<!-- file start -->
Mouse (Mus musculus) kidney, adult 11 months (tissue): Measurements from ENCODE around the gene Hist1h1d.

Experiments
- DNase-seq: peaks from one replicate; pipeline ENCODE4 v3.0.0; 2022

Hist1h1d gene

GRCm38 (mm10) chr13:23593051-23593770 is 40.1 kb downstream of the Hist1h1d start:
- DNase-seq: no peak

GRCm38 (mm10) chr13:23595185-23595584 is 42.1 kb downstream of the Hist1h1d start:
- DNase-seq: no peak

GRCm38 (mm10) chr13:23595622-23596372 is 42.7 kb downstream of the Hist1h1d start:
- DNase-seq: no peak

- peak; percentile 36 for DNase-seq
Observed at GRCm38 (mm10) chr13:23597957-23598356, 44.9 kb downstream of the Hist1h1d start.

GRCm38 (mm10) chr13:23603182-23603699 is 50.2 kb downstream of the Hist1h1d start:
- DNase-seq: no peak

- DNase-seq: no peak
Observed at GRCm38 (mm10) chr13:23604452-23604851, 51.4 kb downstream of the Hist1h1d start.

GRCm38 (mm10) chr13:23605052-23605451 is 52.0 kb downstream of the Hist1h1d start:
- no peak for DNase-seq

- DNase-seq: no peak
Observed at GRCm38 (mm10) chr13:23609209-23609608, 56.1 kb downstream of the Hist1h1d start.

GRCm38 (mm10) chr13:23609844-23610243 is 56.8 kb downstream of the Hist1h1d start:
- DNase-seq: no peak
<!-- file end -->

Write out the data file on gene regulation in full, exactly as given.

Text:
Mouse (Mus musculus) kidney, adult 11 months (tissue): Measurements from ENCODE around the gene Hist1h1d.

Experiments
- DNase-seq: peaks from one replicate; pipeline ENCODE4 v3.0.0; 2022

Hist1h1d gene

GRCm38 (mm10) chr13:23593051-23593770 is 40.1 kb downstream of the Hist1h1d start:
- DNase-seq: no peak

GRCm38 (mm10) chr13:23595185-23595584 is 42.1 kb downstream of the Hist1h1d start:
- DNase-seq: no peak

GRCm38 (mm10) chr13:23595622-23596372 is 42.7 kb downstream of the Hist1h1d start:
- DNase-seq: no peak

- peak; percentile 36 for DNase-seq
Observed at GRCm38 (mm10) chr13:23597957-23598356, 44.9 kb downstream of the Hist1h1d start.

GRCm38 (mm10) chr13:23603182-23603699 is 50.2 kb downstream of the Hist1h1d start:
- DNase-seq: no peak

- DNase-seq: no peak
Observed at GRCm38 (mm10) chr13:23604452-23604851, 51.4 kb downstream of the Hist1h1d start.

GRCm38 (mm10) chr13:23605052-23605451 is 52.0 kb downstream of the Hist1h1d start:
- no peak for DNase-seq

- DNase-seq: no peak
Observed at GRCm38 (mm10) chr13:23609209-23609608, 56.1 kb downstream of the Hist1h1d start.

GRCm38 (mm10) chr13:23609844-23610243 is 56.8 kb downstream of the Hist1h1d start:
- DNase-seq: no peak